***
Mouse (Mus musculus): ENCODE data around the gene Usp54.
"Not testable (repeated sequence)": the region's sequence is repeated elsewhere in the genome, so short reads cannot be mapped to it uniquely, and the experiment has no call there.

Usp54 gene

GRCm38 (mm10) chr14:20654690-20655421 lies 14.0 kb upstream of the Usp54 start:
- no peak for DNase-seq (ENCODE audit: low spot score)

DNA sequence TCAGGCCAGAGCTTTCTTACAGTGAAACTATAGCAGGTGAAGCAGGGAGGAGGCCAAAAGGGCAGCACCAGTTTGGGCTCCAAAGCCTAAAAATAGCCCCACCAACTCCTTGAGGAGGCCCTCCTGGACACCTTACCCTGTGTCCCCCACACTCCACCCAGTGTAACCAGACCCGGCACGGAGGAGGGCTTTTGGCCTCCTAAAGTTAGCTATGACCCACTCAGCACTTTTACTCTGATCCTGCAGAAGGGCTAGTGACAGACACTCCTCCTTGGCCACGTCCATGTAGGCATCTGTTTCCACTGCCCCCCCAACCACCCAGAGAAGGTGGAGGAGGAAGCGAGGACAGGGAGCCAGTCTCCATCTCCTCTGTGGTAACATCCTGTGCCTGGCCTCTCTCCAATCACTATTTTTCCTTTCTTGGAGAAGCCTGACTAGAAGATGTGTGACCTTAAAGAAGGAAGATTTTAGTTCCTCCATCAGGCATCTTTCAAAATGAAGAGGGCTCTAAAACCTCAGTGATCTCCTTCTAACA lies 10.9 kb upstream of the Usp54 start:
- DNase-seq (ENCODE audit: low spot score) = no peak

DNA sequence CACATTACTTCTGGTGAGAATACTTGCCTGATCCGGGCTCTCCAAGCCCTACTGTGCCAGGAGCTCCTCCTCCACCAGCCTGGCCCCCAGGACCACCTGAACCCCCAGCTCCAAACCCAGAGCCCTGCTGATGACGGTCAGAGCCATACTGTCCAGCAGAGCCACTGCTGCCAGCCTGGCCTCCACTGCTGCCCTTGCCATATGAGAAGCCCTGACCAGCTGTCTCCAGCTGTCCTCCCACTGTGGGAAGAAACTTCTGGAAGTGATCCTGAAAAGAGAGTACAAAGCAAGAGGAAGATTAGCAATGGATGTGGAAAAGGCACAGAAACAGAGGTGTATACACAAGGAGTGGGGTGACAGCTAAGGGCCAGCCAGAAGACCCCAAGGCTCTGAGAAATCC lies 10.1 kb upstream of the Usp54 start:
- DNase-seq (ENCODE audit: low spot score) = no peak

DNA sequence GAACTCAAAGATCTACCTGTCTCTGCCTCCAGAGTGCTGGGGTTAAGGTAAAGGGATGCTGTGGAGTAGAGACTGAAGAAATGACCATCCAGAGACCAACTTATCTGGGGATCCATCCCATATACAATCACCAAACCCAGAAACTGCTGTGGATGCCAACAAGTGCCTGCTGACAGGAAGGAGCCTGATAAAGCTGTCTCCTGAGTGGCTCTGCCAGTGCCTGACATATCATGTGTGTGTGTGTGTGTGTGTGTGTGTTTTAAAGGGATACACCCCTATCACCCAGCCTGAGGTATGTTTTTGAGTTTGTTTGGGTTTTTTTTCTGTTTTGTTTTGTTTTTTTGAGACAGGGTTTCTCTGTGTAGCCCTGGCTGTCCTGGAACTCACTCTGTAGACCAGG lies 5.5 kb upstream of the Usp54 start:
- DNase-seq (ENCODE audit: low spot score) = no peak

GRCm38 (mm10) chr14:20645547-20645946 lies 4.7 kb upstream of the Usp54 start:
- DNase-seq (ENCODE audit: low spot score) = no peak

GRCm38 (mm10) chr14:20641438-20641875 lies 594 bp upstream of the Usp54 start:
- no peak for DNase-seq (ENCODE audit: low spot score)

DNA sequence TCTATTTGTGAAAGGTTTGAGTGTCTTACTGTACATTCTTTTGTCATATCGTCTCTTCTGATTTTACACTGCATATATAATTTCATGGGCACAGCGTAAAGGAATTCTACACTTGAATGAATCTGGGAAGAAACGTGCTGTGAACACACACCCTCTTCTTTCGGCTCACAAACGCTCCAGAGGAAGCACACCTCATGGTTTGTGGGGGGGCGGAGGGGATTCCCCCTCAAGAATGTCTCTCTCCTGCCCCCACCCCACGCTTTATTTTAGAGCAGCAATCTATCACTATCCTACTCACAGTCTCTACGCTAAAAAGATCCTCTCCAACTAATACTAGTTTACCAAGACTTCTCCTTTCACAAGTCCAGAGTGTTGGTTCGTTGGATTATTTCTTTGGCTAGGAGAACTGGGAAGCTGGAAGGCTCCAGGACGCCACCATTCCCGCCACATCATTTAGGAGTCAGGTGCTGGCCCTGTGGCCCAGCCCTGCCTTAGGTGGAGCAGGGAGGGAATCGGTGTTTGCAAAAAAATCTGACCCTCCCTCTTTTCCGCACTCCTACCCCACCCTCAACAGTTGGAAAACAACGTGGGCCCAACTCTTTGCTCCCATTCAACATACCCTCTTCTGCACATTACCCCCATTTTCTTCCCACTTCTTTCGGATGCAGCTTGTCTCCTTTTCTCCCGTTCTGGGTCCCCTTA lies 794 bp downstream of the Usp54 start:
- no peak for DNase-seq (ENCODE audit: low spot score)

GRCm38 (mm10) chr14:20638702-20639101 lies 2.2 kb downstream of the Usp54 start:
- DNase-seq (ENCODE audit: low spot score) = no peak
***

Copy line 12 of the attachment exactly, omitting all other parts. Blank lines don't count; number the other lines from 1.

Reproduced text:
GRCm38 (mm10) chr14:20645547-20645946 lies 4.7 kb upstream of the Usp54 start: